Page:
Describe simple mathematical relationships between two variables.
For example, make connections and comparisons between pupil results on different assessments.
Analyse data in a table and draw conclusions from the information provided. For example, discuss the progress of a target group.
Make sense of statistics and graphs in the news, in academic reports and relevant papers.
For example, interpret graphs and tables in newspaper articles relevant to a curriculum area.
Identify and interpret anomalies and outliers in data tables or on graphs. For example, spot an error in a pupil’s data.
Calculate using whole and decimal numbers.
For example, identify the most economical way to buy resources for every class.
Make changes to an existing mathematical formula to carry out calculations.
For example, calculate the cost of an order of multiple resources, including delivery.
Work out percentages of amounts, express one amount as a percentage of another and calculate percentage change.
For example, calculate and compare a pupil’s scores from two tests with different numbers of marks.
Order, approximate and compare decimals, fractions and percentages.
For example, choose between offers such as ‘25% reduction’ or ‘1/3 off’ when purchasing resources in a sale.
Understand and calculate using ratios, direct proportion and inverse proportion.
For example, plan the number of adults required to supervise pupils on an educational visit.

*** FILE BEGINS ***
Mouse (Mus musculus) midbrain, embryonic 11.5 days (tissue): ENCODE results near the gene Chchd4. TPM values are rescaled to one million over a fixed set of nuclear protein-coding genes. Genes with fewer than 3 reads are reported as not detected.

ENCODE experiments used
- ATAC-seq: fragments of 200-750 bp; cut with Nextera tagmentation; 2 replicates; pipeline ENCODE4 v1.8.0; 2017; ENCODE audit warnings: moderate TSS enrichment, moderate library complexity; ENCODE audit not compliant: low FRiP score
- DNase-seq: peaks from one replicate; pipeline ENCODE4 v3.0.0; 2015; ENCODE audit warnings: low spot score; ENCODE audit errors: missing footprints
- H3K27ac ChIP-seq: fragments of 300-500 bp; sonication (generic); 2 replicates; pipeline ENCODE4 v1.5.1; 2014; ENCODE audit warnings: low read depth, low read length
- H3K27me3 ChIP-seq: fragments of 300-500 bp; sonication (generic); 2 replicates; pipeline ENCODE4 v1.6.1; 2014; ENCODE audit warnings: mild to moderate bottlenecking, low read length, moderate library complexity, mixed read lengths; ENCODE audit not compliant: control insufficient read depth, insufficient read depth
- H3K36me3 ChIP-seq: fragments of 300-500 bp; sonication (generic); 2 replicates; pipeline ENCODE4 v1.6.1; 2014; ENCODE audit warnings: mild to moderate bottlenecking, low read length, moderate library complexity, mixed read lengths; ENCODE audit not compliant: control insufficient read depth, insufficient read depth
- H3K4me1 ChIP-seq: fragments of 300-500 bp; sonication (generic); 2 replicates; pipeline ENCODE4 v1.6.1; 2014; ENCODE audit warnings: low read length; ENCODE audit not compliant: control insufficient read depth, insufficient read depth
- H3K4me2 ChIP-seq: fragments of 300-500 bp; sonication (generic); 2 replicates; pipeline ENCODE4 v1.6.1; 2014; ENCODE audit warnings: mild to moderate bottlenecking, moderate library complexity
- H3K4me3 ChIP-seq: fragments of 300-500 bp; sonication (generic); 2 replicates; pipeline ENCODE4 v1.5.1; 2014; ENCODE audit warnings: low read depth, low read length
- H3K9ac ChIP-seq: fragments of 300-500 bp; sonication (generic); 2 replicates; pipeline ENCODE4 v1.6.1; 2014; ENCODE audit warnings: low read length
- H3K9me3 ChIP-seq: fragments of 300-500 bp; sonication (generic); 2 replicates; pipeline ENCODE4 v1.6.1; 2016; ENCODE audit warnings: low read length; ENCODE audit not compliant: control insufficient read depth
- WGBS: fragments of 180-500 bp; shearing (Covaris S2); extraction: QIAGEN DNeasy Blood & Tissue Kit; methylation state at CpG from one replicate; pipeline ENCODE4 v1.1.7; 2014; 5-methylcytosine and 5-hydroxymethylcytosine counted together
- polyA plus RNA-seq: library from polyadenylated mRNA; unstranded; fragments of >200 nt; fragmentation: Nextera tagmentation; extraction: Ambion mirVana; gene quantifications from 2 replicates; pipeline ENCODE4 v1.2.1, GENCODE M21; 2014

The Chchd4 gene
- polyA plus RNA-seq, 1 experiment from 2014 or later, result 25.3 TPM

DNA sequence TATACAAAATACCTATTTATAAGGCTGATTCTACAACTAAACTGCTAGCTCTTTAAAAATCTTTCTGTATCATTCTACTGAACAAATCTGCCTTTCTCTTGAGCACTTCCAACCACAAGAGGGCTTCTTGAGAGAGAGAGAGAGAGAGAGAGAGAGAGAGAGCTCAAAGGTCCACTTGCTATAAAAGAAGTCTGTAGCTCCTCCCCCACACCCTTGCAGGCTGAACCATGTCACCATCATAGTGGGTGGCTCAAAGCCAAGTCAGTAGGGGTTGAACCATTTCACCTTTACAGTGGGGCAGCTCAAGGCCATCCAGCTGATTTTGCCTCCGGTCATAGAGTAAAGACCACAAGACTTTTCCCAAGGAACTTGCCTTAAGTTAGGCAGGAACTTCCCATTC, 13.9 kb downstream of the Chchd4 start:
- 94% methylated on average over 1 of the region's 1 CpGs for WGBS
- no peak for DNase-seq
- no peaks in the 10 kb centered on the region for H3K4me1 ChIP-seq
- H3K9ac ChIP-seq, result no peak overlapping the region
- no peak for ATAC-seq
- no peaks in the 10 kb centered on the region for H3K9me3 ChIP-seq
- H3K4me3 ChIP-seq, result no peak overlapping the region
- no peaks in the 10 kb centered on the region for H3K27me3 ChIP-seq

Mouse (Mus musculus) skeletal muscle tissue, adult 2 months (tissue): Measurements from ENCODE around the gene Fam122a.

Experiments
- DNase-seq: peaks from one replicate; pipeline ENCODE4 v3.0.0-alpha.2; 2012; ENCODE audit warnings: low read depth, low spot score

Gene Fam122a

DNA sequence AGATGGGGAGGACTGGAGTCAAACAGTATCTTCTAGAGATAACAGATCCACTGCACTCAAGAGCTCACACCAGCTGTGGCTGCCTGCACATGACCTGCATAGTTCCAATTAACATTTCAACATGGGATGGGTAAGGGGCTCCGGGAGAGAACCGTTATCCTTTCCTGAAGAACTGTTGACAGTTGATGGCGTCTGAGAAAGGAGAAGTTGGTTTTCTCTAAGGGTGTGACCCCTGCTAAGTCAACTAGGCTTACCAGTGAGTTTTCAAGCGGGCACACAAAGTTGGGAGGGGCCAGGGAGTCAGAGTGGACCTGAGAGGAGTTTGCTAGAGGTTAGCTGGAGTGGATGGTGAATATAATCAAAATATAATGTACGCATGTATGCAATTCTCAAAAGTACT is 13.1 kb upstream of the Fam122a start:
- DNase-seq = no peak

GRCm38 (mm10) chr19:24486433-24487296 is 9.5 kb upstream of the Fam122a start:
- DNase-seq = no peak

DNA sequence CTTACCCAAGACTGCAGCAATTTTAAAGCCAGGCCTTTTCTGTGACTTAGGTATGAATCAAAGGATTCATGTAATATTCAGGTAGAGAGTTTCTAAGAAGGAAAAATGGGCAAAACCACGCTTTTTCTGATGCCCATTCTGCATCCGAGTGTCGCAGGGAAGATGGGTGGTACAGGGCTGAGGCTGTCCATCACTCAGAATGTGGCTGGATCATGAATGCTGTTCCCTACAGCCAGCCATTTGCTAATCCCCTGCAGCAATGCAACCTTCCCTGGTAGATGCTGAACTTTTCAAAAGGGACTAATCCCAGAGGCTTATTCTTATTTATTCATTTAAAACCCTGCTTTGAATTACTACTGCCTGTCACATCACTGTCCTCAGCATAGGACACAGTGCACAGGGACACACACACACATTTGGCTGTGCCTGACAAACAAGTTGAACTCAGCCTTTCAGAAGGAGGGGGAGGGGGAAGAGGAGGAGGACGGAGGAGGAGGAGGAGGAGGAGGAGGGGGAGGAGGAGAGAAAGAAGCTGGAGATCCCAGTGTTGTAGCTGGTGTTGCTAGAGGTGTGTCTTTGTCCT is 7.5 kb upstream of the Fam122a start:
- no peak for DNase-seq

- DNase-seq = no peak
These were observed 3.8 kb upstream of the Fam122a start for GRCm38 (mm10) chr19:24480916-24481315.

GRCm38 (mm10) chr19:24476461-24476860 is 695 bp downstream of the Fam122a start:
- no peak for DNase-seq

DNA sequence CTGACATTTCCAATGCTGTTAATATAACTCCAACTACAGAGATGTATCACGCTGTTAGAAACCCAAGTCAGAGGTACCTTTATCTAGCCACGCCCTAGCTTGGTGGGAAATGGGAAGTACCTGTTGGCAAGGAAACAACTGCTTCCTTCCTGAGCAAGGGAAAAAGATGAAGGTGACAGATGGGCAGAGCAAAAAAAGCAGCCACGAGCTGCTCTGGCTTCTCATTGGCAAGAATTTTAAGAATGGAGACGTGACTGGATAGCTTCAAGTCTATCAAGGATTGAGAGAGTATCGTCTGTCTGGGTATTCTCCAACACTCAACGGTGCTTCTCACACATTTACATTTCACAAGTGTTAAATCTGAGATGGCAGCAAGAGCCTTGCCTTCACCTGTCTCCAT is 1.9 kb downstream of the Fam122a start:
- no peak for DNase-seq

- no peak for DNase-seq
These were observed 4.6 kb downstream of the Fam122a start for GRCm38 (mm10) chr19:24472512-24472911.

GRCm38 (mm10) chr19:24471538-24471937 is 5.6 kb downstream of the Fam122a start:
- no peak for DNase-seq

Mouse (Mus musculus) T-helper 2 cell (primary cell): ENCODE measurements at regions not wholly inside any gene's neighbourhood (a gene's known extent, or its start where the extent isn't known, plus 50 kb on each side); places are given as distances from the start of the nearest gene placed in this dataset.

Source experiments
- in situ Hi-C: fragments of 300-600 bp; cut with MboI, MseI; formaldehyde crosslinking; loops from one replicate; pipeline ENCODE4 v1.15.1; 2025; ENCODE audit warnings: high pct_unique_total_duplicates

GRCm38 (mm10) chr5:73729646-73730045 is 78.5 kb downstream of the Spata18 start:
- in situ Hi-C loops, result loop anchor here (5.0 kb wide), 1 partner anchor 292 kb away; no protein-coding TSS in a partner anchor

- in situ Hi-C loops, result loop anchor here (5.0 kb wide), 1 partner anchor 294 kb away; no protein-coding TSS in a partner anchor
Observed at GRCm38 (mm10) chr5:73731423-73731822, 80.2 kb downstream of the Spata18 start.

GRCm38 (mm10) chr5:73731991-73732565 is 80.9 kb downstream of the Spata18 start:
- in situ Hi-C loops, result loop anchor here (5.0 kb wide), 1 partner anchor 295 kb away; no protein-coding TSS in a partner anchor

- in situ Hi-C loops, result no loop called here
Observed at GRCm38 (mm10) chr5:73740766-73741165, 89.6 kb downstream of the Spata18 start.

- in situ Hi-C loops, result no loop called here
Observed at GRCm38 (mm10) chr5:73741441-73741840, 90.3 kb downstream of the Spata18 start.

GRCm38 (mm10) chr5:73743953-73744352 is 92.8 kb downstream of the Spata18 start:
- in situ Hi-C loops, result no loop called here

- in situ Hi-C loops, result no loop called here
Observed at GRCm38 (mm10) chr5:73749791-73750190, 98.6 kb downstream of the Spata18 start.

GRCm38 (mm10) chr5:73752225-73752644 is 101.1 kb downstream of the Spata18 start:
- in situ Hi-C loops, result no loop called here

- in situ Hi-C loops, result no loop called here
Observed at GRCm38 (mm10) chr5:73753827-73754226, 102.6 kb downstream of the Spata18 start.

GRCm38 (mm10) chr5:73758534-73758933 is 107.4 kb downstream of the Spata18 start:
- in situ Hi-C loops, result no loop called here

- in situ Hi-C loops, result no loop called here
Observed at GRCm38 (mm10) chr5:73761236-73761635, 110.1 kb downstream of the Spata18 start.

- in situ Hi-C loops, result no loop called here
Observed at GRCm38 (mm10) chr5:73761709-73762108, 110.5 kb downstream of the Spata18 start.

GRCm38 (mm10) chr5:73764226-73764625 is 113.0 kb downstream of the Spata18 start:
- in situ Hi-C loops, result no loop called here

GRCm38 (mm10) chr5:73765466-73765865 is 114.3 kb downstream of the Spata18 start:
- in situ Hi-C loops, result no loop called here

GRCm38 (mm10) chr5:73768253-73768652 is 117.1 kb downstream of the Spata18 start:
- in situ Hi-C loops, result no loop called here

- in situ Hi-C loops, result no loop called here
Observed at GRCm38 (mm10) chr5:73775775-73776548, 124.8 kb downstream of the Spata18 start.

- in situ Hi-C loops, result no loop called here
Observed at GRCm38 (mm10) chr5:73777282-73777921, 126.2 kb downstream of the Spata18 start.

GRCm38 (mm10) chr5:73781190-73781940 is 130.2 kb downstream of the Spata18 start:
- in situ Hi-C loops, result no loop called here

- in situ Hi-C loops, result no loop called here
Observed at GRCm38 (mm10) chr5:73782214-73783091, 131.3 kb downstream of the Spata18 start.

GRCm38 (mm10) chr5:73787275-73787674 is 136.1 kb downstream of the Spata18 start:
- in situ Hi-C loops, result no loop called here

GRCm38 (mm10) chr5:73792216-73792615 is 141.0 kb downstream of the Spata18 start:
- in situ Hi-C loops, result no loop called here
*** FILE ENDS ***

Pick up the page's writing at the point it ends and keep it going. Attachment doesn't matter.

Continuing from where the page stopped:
Carry out simple budgeting by calculating amounts of money, percentage increases, decreases and discounts.
For example, calculate the additional cost of a trip per pupil when a coach company increases its prices.
Solve Mathematical Problems:
Solve mathematical problems by breaking them down into a series of simpler steps and selecting appropriate operations.
For example, identify the information needed, and operations to use, to calculate the profits of the pupils’ tuck shop.
Make general estimates of calculations to be able to judge the reasonableness of an answer.
For example, estimate the number of counters needed for a class game.
Know how to use a variety of strategies when counting, measuring or estimating.
For example, round to the nearest pound for money calculations or measure between two fence posts to estimate the full length of the fence.
Calculate using units of time.
For example, know what time to commence different activities of varying length so that they can be completed over the course of an afternoon.